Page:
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Video Assisted Surgical Pulmonary Embolectomy
Amit Pawale, Modesto J. Colon, Elizabeth Oswald, Ramachandra Reddy.
Mount Sinai Medical Center, New York, NY, USA.

Video Assisted Surgical Pulmonary Embolectomy
Emergent pulmonary embolectomy is a lifesaving procedure. Removal of clot from the peripheral branches of the pulmonary artery can be difficult. We recently have used a video scope to visualize and extract peripheral pulmonary thrombi.
Materials and Methods:
From October 2014 to December 2014, three patients who were diagnosed with massive acute pulmonary embolism were referred for surgery. There were two females. Two patients had documented deep venous thrombosis, two patients were mechanically ventilated and one patient received CPR preoperatively. All patients had an Inferior vena cava filter placed perioperatively. The mean troponin was 0.58 +/-0.5 ng/ml and mean brain natriuretic peptide was 536 +/-422 .pg/ml. All of them had moderate to severe RV dysfunction on transthoracic echocardiogram (TTE).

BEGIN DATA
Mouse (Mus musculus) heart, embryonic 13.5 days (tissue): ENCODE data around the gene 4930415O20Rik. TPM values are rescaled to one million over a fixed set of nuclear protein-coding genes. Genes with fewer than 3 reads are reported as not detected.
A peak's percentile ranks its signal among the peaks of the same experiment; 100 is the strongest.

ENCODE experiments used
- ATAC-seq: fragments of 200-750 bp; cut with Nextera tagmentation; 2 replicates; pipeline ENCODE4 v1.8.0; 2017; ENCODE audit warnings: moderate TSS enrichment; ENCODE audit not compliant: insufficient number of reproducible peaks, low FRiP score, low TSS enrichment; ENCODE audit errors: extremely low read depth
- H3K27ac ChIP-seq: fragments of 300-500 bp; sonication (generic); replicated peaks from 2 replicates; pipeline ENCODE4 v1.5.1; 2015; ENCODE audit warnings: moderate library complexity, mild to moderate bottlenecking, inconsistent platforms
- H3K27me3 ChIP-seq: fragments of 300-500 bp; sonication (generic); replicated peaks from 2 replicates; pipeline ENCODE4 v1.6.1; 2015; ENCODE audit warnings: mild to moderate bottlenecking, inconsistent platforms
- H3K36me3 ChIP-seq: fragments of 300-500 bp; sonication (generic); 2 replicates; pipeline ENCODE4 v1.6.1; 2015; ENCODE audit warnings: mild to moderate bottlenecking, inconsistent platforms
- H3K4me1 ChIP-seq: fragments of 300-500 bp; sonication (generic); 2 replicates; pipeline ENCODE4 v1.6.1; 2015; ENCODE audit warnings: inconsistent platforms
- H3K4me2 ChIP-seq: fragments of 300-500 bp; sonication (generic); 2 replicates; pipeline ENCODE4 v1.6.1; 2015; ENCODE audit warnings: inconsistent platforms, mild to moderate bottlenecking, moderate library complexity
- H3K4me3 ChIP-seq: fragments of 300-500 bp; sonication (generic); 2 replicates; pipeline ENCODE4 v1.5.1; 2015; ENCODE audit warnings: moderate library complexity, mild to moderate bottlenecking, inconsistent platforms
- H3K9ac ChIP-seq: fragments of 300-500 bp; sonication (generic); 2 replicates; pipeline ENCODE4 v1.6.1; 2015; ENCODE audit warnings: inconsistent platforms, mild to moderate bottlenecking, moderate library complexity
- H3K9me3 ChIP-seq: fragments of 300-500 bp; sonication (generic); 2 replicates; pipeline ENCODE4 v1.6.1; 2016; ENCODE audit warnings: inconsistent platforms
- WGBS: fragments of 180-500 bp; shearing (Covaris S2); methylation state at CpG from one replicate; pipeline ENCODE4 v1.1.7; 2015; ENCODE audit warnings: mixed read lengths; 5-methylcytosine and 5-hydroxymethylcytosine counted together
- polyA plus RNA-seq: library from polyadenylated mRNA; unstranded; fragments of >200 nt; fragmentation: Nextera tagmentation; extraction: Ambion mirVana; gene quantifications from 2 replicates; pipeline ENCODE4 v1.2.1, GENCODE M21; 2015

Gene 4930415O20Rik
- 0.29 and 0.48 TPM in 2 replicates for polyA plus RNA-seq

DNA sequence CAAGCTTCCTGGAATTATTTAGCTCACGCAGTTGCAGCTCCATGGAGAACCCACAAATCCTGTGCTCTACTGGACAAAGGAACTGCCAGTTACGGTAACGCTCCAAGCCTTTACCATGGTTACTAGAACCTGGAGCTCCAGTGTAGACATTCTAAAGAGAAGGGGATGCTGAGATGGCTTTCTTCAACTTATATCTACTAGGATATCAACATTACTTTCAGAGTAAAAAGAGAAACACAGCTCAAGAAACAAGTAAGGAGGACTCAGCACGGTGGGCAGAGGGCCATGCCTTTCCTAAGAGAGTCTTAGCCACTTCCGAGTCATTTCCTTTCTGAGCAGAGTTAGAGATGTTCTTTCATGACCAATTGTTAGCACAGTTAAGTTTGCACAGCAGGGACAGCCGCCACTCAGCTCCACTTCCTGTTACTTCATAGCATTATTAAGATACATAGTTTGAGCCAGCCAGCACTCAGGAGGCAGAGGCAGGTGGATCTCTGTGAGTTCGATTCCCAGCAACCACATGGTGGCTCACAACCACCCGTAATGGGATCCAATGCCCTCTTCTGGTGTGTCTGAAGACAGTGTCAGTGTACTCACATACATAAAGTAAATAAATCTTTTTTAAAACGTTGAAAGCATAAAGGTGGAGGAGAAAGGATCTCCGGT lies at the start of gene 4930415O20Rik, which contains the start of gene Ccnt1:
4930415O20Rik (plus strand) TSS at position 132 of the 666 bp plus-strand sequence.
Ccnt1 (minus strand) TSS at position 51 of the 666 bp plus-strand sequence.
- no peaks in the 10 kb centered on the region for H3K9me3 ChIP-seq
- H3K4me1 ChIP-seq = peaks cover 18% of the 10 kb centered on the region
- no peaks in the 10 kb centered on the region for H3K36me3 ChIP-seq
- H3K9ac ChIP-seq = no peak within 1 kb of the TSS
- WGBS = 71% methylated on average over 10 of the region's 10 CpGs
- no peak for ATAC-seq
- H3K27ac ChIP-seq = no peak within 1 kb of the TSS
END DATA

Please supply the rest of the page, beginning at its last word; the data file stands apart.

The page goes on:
A standard pulmonary embolectomy technique was used with cardiopulmonary bypass. After pulmonary ateriotomy and removal of the saddle thrombus a 10mm video-scope was directed sequentially into the left and right pulmonary artery. All emboli from the segmental arteries were
identified and removed. With video assistance careful visualization of the right atrial cavity, the right ventricular apex and the right ventricular outflow tract was performed to rule out the presence of any clot in transit.
All the three patients had successful recovery. The mean cardiopulmonary bypass time was 126 min +/-36 . The average days on mechanical ventilation were 2 (range 1-3); Inotropic support with low dose milrinone was maintained electively for 5 days The average intensive care stay was 4 days (range 2-5). There were no major complications and the average total length of stay was nine days (range 7-11 days). Two patients had moderate RV dysfunction and one had no RV dysfunction on predischarge TTE.
Using a video-scope for embolectomy offers several advantages. The procedure is completed through a small arteriotomy in the main pulmonary artery. Direct visualization of the clot minimizes the risk of endothelial injury while maximizing clearance of emboli. The ventricular apex and outflow tract can also be thoroughly visualized. We therefore believe that the use of a videoscope enhances the safety and efficacy of pulmonary embolectomy.

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